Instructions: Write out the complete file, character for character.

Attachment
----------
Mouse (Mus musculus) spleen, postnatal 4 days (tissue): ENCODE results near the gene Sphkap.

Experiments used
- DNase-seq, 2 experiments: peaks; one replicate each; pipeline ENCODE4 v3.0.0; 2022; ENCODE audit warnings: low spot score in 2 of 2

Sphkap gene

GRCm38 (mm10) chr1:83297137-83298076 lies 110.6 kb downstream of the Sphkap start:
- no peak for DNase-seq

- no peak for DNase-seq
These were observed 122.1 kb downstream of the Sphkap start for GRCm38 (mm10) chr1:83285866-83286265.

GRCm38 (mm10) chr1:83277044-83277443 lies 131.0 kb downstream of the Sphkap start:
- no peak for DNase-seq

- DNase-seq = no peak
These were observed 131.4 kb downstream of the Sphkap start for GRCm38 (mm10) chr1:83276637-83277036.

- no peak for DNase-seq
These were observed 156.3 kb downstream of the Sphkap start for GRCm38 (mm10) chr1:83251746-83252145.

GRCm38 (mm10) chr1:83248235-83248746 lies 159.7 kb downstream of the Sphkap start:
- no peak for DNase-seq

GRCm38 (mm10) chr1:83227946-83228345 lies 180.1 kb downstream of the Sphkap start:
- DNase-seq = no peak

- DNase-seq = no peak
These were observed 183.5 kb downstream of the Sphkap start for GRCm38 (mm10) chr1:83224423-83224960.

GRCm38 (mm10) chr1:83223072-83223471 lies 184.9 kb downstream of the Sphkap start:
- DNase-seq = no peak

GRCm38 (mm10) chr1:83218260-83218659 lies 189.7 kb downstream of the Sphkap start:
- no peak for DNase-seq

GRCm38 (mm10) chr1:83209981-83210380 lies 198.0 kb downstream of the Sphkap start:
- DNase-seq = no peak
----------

Mouse (Mus musculus) spleen, postnatal 4 days (tissue): ENCODE results near the gene Sphkap.

Experiments used
- DNase-seq, 2 experiments: peaks; one replicate each; pipeline ENCODE4 v3.0.0; 2022; ENCODE audit warnings: low spot score in 2 of 2

Sphkap gene

GRCm38 (mm10) chr1:83297137-83298076 lies 110.6 kb downstream of the Sphkap start:
- no peak for DNase-seq

- no peak for DNase-seq
These were observed 122.1 kb downstream of the Sphkap start for GRCm38 (mm10) chr1:83285866-83286265.

GRCm38 (mm10) chr1:83277044-83277443 lies 131.0 kb downstream of the Sphkap start:
- no peak for DNase-seq

- DNase-seq = no peak
These were observed 131.4 kb downstream of the Sphkap start for GRCm38 (mm10) chr1:83276637-83277036.

- no peak for DNase-seq
These were observed 156.3 kb downstream of the Sphkap start for GRCm38 (mm10) chr1:83251746-83252145.

GRCm38 (mm10) chr1:83248235-83248746 lies 159.7 kb downstream of the Sphkap start:
- no peak for DNase-seq

GRCm38 (mm10) chr1:83227946-83228345 lies 180.1 kb downstream of the Sphkap start:
- DNase-seq = no peak

- DNase-seq = no peak
These were observed 183.5 kb downstream of the Sphkap start for GRCm38 (mm10) chr1:83224423-83224960.

GRCm38 (mm10) chr1:83223072-83223471 lies 184.9 kb downstream of the Sphkap start:
- DNase-seq = no peak

GRCm38 (mm10) chr1:83218260-83218659 lies 189.7 kb downstream of the Sphkap start:
- no peak for DNase-seq

GRCm38 (mm10) chr1:83209981-83210380 lies 198.0 kb downstream of the Sphkap start:
- DNase-seq = no peak